Photographically Speaking: A Deeper Look at Creating Stronger Images is the latest book by David duChemin that focuses heavily his idea of what makes a compelling photographic image. It is a masterfully assembled book that is sure to please those with engineering minds who like to dissect a photograph. It reminds me very much of Michael Freeman’s hit book, The Photographers Eye.
The Photographer's Eye: Composition and Design for Better Digital Photos is a well known and respected book on photography composition that many have told me was a very important book in their photography education. I read that book and while I can see how it may appeal to some, in all honesty I found it too boring and dry for my taste. The cover was fantastic so it got me to give it a close look, but the contents quickly caused me to lose interest due to the dry delivery style.
I found David’s book to be significantly more interesting than Michael’s, but honestly the photos presented in the book didn’t feel like stronger images to me. In fact they left me underwhelmed or bored. This is not a strike against David because art is subjective, so what is art to one may be garbage to the other. He would most likely find my images to be uninspiring and tacky, but that’s how art works. I don’t care for his images used in the book, but I respect his work and his attention to detail in how he takes the time to educate the reader on how he composed 20 shots is commendable.
It’s clear that David duChemin knows his stuff and is an masterful educator of photography. David provides excellent detail about the crop he chose and its use of the rule of thirds. When applicable he provides good examples of the golden spiral is applied, which is rare to find in photography books these days.
A Look Inside
Click here to see inside the book on Amazon
This book is divided into three parts:
- The Photographers Intent – The book starts off with a rather enjoyable chapter called “It Means Something” where he discuses why you just like some photos based on intuition or unexplainable reasons. This is something I think we can all relate to as photographers, so I actually enjoyed it.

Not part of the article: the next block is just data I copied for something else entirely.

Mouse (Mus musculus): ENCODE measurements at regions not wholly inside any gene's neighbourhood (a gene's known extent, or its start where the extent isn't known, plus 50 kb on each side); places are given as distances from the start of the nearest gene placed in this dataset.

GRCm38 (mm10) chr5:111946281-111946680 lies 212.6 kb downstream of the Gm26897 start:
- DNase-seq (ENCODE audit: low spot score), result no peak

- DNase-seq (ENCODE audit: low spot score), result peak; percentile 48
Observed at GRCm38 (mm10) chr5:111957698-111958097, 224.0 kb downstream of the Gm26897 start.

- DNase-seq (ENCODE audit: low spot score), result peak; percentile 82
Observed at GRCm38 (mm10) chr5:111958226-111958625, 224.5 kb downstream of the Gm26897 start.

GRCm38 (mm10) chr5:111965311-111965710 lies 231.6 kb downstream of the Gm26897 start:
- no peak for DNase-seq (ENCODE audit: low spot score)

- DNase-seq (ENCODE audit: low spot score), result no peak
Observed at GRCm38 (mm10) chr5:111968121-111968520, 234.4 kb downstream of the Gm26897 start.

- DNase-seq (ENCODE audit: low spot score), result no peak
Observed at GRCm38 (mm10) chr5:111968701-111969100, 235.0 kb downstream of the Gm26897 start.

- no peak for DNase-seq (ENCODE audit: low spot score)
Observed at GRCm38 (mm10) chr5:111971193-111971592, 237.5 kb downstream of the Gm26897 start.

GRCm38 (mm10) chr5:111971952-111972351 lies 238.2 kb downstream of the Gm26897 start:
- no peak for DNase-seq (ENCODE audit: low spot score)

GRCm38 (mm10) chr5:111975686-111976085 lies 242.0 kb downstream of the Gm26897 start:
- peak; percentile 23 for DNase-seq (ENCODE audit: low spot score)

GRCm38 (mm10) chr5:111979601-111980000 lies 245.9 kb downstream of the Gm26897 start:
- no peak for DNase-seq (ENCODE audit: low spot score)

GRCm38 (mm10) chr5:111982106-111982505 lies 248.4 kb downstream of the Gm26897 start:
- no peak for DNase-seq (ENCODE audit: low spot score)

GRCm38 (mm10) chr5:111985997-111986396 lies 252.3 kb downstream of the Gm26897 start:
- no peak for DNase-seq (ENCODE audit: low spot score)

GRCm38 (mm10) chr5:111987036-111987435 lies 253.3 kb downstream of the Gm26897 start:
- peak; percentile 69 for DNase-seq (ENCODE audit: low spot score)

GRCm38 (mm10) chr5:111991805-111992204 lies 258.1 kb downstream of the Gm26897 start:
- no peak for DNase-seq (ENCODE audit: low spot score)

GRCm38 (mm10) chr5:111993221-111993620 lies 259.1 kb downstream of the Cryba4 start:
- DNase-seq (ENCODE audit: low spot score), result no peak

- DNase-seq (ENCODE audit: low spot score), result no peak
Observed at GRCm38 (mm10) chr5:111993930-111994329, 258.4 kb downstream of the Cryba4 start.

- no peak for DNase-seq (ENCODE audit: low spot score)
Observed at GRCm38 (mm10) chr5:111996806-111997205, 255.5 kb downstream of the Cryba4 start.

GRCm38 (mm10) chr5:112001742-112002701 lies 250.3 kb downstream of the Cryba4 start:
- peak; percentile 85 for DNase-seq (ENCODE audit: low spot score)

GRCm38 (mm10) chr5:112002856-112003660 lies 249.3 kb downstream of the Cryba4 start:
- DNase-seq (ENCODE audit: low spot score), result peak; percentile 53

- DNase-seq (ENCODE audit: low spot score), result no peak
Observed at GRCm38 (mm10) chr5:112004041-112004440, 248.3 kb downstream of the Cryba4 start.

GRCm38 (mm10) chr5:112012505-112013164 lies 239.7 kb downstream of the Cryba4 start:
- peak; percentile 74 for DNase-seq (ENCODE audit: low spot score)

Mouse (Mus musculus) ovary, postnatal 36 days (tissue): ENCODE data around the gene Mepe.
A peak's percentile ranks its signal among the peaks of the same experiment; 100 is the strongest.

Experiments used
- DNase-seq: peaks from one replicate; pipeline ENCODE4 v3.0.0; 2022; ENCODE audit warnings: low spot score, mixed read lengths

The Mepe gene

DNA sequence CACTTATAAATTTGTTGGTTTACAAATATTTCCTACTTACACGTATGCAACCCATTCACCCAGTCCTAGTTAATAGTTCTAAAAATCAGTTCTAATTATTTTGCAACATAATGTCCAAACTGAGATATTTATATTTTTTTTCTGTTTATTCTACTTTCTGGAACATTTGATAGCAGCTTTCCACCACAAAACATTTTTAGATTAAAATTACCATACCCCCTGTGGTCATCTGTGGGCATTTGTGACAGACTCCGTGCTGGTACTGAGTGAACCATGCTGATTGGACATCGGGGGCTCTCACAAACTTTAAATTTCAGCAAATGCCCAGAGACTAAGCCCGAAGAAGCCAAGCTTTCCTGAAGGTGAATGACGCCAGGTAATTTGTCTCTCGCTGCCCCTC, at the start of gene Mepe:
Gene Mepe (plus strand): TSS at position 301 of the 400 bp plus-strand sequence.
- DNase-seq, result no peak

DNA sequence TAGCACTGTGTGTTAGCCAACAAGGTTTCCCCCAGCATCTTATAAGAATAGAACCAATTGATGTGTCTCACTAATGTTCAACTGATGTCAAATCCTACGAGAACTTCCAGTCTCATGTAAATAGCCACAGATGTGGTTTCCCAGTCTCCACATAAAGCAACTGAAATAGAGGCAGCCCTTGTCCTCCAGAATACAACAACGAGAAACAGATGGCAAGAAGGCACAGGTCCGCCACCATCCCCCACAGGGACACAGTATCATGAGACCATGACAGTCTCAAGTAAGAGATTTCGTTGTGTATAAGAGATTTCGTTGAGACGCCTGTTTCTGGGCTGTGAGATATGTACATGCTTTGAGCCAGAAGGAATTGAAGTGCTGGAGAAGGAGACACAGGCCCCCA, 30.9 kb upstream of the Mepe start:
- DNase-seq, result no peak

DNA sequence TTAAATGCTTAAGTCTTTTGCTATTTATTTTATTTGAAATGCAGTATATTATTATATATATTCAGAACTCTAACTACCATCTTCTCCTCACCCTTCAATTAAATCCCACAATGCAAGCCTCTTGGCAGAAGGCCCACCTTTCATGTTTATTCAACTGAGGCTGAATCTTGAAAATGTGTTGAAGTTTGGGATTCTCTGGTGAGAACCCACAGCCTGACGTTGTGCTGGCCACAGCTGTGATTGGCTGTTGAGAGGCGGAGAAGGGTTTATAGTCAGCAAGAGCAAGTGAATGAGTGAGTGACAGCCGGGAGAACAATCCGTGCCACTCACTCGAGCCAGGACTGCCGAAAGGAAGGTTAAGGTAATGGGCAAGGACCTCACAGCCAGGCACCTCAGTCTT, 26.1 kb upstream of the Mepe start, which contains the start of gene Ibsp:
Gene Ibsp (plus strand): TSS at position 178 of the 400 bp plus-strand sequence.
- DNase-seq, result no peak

- Visual Language – This is the meat and potatoes stuff that I think most photography books lack that many analytical/engineering minds wish for in a book. This is where he gets into great discussions about how lines, repetition, contrast, colors, light, etc… impact a photograph. He follows this with a text-book like chapter on framing, cropping, gesture, and other photographic principals. I’ll be referring my engineer friends to this chapter when I get questions from those wishing to approach photography as a math problem rather than an intuitive expression of one’s self definition of art.
- Photographs – I really commend David for taking the time to break down 20 photos in a way that makes you feel that you are looking at ones of his prints on the walk and he’s telling you the story of how he made the photo. If you like David’s work, then you’ll be thrilled with this part of the book!
If you find that Scott Kelby and Bryan Peterson books leave you wanting more detail and depth about the composition of the shot, then this book is for you. If you liked The Photographer’s Eye, then it’s a must have.
However, if you are the naturally gifted artist that grabs a camera without reading the manuals and just gets solid images with no clue why then this book will bore you to tears. The rebel photographer with ADD who works on instinct will not last through the first chapter. I don’t see a middle ground, either you’ll love it or you’ll be bored (but perhaps you can respect it as I do).
This book isn’t my type of book so it won’t make any recommended list. However, I respect the book for what it is and acknowledge that my learning style is different from some. I fully expect those who are much more analytical than me to absolutely love it.
Please see my Which Books Should I Read article for my advice on photography books.
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I was provided with an unsolicited copy of this book with no obligation to review it.